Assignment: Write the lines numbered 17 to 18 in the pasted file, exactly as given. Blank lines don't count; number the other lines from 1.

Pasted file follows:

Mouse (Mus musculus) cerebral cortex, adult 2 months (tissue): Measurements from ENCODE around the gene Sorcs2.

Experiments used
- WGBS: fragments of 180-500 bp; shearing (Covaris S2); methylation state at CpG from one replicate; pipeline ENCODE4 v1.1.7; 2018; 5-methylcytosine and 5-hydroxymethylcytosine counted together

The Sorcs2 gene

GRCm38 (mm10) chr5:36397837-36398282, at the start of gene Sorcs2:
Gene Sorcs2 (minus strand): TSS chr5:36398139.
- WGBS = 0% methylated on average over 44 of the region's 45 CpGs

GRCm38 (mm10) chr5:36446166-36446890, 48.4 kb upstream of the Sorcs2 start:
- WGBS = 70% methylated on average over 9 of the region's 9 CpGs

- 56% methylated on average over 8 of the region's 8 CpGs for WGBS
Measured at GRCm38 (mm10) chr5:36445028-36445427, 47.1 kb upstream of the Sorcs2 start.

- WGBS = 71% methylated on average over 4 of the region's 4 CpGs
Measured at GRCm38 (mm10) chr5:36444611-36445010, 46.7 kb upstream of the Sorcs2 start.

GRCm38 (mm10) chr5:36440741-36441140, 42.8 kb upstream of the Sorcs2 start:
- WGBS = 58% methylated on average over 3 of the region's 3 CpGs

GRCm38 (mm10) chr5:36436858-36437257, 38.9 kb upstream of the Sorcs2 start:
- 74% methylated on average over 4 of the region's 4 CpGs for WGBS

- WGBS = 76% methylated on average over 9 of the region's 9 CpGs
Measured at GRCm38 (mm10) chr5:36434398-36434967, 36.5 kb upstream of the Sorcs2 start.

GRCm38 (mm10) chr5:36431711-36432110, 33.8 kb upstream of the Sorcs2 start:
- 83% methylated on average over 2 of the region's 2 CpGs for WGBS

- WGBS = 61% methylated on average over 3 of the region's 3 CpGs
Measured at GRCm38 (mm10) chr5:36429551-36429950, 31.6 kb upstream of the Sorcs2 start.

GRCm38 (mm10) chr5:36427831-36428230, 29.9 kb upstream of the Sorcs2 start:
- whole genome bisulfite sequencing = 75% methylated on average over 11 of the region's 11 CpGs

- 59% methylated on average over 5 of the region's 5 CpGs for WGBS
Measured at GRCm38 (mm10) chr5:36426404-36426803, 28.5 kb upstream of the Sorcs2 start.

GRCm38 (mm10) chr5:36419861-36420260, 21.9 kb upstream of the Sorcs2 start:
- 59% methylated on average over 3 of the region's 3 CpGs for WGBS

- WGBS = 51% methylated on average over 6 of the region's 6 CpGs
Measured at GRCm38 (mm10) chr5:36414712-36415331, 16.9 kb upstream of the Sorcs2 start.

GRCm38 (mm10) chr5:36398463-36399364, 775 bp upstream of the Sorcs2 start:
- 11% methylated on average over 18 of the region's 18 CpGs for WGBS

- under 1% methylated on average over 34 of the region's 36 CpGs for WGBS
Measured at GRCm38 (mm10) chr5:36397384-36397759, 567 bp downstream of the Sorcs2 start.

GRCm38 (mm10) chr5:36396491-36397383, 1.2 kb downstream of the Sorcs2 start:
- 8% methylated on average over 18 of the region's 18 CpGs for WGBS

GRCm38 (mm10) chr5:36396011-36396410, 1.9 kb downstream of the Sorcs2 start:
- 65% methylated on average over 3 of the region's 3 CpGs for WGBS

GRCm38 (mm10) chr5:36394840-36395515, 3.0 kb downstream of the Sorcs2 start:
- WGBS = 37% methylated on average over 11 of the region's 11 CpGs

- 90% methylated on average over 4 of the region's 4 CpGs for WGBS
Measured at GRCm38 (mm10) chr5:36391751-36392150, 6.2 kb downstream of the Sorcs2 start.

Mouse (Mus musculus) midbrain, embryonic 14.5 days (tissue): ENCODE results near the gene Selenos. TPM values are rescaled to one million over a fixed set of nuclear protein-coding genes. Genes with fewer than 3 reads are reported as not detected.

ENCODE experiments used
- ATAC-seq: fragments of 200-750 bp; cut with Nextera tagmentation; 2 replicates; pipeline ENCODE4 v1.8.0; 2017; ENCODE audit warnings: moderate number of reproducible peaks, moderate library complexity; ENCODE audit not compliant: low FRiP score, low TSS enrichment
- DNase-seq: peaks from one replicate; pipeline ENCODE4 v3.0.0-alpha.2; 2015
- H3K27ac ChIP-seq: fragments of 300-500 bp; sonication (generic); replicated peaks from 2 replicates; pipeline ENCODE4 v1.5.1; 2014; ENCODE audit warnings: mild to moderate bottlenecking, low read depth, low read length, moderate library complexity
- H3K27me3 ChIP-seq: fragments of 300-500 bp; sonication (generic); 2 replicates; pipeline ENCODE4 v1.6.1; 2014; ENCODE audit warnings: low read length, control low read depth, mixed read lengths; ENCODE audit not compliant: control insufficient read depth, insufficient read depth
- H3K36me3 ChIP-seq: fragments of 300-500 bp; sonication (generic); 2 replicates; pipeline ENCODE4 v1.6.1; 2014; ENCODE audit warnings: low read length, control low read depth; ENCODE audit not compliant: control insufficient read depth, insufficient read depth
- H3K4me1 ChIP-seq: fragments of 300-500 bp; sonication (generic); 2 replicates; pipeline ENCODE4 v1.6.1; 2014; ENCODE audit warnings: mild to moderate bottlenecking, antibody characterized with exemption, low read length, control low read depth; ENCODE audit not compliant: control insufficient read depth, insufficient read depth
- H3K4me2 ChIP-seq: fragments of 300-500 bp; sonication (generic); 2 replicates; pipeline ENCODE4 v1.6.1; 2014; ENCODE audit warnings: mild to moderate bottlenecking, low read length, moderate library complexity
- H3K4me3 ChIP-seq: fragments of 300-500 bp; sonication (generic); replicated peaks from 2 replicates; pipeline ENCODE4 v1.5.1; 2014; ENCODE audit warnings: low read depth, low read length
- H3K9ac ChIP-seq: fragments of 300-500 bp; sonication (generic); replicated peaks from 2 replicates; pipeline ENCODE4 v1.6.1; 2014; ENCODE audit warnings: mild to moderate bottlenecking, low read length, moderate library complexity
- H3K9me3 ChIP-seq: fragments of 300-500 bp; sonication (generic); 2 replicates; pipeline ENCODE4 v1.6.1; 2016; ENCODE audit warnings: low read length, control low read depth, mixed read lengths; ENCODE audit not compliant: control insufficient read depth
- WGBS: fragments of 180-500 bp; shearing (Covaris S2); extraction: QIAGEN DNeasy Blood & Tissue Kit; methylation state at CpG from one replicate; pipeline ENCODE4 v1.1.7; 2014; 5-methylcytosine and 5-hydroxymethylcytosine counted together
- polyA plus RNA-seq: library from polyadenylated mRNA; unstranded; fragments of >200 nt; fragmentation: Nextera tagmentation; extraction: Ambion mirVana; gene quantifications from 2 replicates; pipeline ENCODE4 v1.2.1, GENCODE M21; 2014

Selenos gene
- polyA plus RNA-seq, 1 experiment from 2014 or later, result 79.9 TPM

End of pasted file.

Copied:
- 74% methylated on average over 4 of the region's 4 CpGs for WGBS

- WGBS = 76% methylated on average over 9 of the region's 9 CpGs